GENEVA (1 March 2021) – Two UN human rights experts today said an international investigation into the sinister poisoning of Alexei Navalny must remain a priority, stressing the urgent need to find the truth about what happened to the Russian opposition leader and to ensure accountability of those responsible.
“We believe that poisoning Mr. Navalny with Novichok might have been deliberately carried out to send a clear, sinister warning that this would be the fate of anyone who would criticise and oppose the Government. Novichok was precisely chosen to cause fear,” said Agnès Callamard, the Special Rapporteur on extrajudicial, summary or arbitrary executions and Irene Khan, the Special Rapporteur on the promotion and protection of the right to freedom of opinion and expression.
The two UN experts published an official letter sent to the Russian authorities in December 2020 which followed their four-month investigation into Navalny’s poisoning in August 2020. The letter was made public after the expiry of a 60-day confidentiality clause. The Government has yet to respond.
The Special Rapporteurs recalled that toxicology tests conducted in Germany, France, Sweden and by the Organisation for the Prohibition of Chemical Weapons (OPCW) found that Mr. Navalny was poisoned with a novel form of the Novichok nerve agent of the type that was developed initially by the Soviet Union and then by Russia.
“The availability of Novichok and the expertise required in handling it and in developing a novel form such as that found in Mr. Navalny’s samples, could only be found within and amongst State actors,” the UN experts said.
In their letter to the authorities, the experts detail the evidence pointing to the very likely involvement of Government officials in the poisoning, presumably at high level.
“Mr. Navalny was under intensive Government surveillance at the time of the attempted killing, making it unlikely that any third party could have administered such a banned chemical without the knowledge of the Russian authorities,” the letter said.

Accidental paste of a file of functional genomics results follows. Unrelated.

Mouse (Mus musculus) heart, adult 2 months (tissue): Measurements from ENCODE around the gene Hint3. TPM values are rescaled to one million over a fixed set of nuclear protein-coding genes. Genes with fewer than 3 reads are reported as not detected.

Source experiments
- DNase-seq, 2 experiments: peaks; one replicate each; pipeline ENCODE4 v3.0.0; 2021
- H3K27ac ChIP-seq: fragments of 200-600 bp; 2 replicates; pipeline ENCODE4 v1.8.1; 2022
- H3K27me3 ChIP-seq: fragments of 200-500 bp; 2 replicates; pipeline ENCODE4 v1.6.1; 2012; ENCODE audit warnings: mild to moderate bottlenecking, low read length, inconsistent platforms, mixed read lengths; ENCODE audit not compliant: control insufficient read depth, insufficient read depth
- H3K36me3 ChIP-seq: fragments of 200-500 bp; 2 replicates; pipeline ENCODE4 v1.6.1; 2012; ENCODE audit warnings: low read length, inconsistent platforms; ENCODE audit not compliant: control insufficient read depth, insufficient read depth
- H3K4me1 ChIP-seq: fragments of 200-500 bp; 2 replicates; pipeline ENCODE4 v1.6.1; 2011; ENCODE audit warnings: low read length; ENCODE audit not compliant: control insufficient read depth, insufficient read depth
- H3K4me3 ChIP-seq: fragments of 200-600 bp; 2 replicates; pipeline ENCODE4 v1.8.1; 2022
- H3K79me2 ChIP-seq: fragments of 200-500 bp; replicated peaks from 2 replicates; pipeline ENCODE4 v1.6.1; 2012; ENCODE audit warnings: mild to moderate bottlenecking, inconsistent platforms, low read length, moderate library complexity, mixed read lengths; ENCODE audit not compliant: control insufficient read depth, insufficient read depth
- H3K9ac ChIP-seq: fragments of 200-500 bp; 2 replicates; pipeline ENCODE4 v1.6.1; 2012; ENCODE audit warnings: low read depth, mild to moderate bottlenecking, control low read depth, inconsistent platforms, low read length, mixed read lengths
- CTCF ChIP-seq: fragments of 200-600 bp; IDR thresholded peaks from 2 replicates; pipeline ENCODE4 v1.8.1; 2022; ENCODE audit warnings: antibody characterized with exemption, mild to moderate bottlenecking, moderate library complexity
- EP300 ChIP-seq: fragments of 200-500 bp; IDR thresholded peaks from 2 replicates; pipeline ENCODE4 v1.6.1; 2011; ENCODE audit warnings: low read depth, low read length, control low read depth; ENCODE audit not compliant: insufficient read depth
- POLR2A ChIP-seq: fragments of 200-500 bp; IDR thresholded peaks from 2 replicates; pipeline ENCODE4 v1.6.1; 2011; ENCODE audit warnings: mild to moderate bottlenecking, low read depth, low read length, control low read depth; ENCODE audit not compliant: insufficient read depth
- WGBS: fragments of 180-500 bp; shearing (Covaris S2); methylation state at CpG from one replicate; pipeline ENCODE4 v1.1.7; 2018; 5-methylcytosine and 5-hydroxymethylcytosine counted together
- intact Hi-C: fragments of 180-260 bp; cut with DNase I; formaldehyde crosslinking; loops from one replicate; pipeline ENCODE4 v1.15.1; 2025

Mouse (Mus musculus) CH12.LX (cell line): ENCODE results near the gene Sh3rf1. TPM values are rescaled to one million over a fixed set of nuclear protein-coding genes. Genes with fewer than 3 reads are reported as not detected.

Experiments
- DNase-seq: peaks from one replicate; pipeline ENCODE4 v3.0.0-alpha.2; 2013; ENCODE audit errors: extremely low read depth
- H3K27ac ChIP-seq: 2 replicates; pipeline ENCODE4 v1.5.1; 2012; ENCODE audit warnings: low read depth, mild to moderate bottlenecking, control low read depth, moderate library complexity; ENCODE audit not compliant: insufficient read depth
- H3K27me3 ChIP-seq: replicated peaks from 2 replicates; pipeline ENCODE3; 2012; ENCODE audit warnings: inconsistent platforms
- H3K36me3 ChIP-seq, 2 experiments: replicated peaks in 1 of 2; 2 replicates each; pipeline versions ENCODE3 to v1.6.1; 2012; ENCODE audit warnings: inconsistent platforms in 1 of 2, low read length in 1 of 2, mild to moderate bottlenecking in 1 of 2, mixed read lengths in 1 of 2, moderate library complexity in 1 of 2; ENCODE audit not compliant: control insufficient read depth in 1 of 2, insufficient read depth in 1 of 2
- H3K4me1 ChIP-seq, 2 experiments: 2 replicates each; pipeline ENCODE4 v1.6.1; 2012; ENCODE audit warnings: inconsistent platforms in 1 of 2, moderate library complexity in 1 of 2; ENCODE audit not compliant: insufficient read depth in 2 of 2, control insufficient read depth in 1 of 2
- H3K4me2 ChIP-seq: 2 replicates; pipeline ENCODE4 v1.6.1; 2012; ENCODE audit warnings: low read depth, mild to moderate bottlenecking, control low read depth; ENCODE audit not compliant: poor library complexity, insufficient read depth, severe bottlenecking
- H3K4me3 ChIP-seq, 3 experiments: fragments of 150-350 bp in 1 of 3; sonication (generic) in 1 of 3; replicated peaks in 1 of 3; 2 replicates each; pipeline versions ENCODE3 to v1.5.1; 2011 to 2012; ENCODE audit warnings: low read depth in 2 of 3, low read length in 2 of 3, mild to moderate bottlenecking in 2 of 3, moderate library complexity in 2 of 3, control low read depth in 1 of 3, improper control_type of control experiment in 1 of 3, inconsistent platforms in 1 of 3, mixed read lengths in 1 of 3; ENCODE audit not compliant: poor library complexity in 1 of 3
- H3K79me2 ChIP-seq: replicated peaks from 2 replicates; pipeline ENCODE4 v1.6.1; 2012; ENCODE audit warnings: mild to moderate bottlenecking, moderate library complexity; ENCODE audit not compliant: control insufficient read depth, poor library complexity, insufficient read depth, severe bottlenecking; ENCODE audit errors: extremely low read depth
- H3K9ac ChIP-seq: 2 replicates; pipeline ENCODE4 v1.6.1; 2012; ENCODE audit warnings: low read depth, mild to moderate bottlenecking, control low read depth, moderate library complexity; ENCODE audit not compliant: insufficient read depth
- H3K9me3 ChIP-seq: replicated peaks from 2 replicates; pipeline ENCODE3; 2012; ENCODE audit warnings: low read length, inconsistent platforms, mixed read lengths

“The use of Novichok violates Russia’s commitments under the Chemical Weapons Convention. It was meant to kill Mr. Navalny and as such constitutes a violation of the prohibition against arbitrary killings. Due to the physical pain and suffering inflicted on the victim, it may well amount to a form of torture or other cruel, inhuman or degrading treatment or punishment.”
The experts found that the attack against Mr. Navalny falls within a wider trend, observed over several decades, of arbitrary killings and attempted killings of Russian citizens and Government’s critics, both within Russia and extraterritorially. “This pattern requires an emphatic and persistent response by the international community to protect the fundamental rights to life and freedom of expression at the foundation of international human rights,” the experts said.
“The Government cannot escape its obligations under international human rights law by denying responsibility for the act itself. Even in the unlikely event that a third party could somehow have committed this act, Russia would have failed in its obligation to protect the life of Mr. Navalny against such non-State actors.
“As a prominent Government critic and anti-corruption voice, Mr. Navalny had been the target of numerous physical attacks during the past years, including at least two other poisoning attempts.